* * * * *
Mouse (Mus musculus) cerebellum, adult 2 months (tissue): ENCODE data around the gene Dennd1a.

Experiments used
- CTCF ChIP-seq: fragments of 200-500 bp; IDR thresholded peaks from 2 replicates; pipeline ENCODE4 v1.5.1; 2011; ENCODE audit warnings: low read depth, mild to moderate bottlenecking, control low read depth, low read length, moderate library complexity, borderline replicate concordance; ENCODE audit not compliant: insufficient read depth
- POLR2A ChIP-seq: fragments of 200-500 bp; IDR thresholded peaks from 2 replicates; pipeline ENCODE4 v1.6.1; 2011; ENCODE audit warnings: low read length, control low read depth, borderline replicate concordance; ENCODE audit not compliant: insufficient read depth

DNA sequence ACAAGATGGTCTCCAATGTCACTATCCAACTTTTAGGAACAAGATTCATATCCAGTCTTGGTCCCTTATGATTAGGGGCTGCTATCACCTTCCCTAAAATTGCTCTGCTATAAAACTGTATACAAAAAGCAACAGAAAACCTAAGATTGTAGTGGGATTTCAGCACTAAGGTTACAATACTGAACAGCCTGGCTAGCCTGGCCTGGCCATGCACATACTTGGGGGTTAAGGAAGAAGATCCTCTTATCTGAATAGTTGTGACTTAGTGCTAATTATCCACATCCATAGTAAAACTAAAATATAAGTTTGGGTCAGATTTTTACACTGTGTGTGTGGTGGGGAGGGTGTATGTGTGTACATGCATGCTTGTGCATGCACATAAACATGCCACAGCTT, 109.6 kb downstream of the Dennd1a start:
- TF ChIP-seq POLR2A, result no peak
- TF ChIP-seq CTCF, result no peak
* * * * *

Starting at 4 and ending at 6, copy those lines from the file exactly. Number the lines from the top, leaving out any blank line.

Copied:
- POLR2A ChIP-seq: fragments of 200-500 bp; IDR thresholded peaks from 2 replicates; pipeline ENCODE4 v1.6.1; 2011; ENCODE audit warnings: low read length, control low read depth, borderline replicate concordance; ENCODE audit not compliant: insufficient read depth

DNA sequence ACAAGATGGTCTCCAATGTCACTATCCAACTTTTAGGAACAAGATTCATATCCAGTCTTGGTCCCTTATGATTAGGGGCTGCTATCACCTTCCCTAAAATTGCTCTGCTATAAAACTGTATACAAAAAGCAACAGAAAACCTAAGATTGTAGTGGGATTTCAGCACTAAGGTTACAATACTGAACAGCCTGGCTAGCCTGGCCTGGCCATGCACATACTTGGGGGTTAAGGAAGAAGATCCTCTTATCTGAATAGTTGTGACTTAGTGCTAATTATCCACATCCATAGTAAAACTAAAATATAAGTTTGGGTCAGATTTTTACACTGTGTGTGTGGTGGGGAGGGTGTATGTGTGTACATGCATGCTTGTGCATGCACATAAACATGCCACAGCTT, 109.6 kb downstream of the Dennd1a start:
- TF ChIP-seq POLR2A, result no peak